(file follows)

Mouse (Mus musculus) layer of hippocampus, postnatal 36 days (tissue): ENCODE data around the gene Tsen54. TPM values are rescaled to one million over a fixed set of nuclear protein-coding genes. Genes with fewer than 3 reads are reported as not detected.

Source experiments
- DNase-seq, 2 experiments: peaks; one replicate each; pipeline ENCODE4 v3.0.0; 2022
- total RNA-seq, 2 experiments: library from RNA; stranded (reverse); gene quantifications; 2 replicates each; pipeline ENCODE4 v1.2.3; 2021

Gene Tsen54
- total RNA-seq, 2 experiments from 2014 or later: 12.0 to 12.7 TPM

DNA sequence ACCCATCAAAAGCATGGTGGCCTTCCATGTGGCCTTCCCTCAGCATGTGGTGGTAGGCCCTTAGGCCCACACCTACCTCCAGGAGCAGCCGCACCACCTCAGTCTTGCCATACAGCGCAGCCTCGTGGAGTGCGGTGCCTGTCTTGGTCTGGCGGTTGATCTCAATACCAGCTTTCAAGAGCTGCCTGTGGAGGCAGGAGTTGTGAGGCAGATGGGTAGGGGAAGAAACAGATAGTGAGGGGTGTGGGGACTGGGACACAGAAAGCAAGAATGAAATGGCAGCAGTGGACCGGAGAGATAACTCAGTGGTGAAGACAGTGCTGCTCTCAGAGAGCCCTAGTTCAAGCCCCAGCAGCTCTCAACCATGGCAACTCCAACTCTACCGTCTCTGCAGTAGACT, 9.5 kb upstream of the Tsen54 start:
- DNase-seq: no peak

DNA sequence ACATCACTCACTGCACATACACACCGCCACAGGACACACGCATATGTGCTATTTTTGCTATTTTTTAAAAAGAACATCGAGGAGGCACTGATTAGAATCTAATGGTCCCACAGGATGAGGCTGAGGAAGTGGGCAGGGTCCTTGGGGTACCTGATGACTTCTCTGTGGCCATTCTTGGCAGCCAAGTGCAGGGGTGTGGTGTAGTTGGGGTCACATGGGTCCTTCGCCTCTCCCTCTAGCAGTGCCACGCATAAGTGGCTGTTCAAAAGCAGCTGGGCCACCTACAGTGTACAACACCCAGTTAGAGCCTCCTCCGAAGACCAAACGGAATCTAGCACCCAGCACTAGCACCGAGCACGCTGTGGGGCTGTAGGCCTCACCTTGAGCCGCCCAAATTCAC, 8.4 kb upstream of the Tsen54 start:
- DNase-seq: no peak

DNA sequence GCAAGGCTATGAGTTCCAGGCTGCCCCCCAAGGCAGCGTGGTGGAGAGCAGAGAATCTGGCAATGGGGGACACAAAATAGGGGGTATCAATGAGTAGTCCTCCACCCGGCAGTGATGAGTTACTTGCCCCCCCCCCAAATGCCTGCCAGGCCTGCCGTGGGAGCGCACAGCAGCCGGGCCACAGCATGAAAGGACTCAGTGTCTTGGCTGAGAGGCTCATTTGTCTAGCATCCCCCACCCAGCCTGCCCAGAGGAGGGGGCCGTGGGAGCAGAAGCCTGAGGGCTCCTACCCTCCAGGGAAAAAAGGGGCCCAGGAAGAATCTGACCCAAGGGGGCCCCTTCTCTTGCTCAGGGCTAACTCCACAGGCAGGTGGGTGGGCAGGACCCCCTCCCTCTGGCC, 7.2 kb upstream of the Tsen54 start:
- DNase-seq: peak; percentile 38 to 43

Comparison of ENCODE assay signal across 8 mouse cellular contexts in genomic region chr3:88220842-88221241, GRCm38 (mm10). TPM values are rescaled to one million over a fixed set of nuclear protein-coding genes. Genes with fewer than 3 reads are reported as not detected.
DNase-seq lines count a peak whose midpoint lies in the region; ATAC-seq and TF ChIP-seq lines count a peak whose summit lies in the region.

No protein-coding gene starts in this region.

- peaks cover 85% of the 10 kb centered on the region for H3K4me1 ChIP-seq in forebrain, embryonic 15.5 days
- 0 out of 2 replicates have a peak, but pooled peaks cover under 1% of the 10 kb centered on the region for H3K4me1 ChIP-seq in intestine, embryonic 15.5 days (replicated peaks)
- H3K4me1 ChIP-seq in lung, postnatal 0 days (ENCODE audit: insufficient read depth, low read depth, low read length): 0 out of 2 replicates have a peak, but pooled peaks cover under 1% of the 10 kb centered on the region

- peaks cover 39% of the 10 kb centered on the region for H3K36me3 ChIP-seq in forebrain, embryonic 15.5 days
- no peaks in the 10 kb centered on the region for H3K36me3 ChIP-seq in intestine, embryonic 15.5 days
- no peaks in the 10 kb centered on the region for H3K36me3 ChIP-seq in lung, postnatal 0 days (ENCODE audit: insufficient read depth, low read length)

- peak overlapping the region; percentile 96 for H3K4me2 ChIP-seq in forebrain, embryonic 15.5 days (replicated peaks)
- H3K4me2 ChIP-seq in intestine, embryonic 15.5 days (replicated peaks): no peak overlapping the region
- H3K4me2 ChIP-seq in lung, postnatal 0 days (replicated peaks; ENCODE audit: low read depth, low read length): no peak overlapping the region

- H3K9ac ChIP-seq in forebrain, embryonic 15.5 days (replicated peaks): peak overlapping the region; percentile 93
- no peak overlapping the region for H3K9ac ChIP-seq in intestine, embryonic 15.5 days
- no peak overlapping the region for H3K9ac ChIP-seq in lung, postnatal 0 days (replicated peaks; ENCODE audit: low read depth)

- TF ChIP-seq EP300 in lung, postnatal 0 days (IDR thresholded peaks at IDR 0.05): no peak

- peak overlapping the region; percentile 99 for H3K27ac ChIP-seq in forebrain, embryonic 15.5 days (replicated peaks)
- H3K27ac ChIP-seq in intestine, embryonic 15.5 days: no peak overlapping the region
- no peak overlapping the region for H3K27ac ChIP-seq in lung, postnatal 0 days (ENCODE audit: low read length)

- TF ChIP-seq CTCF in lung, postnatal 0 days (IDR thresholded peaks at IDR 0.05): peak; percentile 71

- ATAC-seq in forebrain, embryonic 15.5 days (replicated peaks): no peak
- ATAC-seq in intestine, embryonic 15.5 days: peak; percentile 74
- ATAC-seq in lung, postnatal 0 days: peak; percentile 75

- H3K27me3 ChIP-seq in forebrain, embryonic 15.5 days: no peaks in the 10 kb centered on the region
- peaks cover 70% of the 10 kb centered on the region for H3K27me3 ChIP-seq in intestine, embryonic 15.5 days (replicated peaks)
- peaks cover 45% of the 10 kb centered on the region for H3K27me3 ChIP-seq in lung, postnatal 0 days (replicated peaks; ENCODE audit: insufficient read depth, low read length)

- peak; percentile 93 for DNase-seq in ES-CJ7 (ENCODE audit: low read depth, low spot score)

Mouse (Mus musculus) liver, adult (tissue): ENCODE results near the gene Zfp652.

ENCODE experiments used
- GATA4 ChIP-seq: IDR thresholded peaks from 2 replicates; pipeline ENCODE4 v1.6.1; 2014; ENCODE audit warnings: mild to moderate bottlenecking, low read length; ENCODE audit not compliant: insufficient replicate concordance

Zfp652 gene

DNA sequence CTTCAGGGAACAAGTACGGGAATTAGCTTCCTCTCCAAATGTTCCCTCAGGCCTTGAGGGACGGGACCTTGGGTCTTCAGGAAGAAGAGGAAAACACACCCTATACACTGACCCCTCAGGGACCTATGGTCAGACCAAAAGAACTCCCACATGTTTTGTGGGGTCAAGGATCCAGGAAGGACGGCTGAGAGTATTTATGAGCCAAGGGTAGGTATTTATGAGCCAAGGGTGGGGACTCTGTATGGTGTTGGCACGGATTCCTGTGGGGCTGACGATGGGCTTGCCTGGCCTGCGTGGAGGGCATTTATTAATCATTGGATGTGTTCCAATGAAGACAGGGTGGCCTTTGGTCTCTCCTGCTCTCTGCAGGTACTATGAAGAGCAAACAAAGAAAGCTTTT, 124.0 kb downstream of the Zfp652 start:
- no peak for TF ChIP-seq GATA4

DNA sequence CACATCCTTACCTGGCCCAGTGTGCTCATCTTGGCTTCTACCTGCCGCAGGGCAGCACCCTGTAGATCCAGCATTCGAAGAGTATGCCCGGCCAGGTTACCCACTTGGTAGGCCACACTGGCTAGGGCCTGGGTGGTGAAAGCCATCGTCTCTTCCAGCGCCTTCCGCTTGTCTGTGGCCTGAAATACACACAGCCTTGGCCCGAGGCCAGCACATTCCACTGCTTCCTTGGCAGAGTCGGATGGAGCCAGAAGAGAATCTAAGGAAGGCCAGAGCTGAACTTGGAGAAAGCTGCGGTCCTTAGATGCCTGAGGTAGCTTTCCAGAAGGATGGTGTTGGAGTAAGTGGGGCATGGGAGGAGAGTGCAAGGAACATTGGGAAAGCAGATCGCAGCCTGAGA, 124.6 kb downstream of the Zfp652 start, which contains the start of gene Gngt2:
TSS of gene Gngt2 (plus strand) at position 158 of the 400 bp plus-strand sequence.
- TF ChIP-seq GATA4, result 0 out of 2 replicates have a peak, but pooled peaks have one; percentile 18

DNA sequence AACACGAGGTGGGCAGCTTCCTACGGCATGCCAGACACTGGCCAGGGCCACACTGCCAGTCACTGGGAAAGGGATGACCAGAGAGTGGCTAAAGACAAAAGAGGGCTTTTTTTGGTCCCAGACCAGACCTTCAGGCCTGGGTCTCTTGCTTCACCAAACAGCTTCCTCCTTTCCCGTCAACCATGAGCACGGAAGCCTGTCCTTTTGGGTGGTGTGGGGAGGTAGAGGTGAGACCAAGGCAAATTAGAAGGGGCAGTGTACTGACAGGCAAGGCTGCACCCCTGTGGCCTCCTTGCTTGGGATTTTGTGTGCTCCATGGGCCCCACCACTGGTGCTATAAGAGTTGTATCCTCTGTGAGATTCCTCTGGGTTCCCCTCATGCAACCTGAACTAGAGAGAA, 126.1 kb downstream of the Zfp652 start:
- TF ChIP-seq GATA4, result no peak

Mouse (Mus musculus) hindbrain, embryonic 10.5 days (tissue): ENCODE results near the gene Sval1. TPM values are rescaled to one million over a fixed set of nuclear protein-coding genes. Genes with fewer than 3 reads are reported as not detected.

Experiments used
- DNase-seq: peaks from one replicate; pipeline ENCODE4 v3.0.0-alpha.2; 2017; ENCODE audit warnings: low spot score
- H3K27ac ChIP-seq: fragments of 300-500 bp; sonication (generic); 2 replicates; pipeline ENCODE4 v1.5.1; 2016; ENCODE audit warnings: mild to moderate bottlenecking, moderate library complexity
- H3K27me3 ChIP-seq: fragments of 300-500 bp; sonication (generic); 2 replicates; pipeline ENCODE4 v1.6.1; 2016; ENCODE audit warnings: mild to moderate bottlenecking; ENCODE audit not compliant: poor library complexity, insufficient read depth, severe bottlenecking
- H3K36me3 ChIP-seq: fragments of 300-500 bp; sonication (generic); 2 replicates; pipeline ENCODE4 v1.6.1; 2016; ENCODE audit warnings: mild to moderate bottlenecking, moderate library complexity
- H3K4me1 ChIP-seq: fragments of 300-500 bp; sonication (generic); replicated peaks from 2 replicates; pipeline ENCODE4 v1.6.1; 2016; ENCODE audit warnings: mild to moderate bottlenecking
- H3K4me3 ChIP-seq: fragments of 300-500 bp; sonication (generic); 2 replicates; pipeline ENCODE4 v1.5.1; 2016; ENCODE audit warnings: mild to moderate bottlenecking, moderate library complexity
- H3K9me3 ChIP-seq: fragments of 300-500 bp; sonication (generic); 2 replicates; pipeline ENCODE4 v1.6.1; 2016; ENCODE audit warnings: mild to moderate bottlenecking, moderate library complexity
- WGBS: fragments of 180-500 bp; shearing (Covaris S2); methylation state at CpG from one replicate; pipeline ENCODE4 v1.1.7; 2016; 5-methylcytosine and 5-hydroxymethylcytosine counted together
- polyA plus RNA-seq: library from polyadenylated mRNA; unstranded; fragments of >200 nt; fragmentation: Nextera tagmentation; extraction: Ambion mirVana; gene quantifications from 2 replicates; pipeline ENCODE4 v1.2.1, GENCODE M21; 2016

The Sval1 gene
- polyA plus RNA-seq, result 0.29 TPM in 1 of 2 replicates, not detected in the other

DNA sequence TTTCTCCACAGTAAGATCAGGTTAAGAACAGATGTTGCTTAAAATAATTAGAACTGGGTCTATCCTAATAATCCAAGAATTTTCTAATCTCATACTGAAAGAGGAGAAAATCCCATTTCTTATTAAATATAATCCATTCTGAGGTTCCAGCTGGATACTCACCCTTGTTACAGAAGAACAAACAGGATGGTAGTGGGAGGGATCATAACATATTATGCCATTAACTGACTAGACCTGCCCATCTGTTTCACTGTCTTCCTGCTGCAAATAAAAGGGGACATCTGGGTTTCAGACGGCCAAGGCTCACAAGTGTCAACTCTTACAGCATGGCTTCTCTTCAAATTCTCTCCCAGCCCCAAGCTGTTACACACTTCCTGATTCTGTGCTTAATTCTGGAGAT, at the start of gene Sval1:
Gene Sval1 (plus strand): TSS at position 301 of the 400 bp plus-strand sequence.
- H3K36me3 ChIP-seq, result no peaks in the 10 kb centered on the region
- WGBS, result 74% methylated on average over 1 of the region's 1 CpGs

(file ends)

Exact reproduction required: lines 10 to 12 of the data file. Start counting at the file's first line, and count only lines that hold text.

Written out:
- DNase-seq: no peak

DNA sequence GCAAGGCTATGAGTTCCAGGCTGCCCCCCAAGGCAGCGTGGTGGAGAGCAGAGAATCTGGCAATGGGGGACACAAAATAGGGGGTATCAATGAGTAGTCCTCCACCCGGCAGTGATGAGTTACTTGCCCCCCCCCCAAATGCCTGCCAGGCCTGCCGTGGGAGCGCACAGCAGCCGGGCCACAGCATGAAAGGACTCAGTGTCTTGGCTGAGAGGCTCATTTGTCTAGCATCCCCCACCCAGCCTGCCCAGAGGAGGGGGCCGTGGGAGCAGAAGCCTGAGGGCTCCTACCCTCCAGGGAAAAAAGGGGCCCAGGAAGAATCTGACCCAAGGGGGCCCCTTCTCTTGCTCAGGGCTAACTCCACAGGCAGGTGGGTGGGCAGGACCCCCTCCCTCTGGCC, 7.2 kb upstream of the Tsen54 start:
- DNase-seq: peak; percentile 38 to 43